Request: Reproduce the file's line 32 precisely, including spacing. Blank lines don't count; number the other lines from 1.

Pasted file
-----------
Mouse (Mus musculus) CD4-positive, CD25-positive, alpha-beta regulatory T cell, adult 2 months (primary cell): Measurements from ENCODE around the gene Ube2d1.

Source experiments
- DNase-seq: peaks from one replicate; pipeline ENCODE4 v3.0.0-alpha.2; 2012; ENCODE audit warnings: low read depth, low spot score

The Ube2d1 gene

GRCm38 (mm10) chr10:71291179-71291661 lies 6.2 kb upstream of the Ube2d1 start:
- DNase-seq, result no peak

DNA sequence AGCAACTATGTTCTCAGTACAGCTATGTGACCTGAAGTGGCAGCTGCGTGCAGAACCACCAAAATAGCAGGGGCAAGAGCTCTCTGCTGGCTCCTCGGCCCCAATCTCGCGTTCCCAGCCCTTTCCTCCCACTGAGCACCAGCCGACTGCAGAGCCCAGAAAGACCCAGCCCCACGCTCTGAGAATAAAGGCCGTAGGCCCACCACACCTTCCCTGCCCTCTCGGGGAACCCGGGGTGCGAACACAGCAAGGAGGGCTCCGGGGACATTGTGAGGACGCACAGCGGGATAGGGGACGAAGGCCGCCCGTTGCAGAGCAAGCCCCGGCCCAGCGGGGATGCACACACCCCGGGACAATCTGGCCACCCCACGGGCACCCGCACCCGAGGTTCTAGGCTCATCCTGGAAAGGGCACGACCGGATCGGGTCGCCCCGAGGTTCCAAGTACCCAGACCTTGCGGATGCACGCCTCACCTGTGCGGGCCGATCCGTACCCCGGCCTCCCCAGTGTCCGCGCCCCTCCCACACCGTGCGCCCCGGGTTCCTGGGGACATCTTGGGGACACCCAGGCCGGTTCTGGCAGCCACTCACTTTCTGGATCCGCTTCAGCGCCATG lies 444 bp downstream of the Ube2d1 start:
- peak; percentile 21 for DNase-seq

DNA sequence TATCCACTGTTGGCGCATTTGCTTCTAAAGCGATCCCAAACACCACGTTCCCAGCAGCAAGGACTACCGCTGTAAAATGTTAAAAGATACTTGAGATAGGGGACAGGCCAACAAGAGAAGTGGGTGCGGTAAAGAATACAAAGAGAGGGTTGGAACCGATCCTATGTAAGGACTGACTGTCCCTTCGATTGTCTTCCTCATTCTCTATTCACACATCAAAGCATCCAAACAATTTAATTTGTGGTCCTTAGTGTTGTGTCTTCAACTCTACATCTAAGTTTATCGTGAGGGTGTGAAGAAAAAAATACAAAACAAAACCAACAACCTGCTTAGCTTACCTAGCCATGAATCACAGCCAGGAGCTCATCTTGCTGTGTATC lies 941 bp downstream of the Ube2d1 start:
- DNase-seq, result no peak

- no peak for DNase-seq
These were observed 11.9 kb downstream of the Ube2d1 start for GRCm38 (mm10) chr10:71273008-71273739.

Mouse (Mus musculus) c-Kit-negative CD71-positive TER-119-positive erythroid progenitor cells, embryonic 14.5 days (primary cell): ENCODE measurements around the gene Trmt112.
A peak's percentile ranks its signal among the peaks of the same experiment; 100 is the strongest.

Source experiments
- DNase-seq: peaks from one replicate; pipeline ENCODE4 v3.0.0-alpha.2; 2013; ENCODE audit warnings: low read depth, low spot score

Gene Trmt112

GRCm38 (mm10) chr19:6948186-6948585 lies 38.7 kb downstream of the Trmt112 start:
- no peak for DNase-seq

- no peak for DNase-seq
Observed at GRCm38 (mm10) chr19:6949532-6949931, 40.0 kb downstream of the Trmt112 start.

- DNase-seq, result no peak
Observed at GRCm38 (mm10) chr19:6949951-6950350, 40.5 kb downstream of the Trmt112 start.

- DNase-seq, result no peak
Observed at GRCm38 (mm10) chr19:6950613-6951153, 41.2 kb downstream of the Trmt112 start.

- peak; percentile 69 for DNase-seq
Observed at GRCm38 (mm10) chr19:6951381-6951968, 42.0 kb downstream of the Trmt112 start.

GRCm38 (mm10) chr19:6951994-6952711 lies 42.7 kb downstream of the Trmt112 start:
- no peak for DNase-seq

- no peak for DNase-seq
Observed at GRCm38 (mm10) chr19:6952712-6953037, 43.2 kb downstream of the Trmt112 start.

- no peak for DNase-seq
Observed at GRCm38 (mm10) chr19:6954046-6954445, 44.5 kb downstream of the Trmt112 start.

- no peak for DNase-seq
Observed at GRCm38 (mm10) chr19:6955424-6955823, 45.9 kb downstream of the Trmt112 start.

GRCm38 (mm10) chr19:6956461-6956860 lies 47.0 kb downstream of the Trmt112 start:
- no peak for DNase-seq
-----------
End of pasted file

- no peak for DNase-seq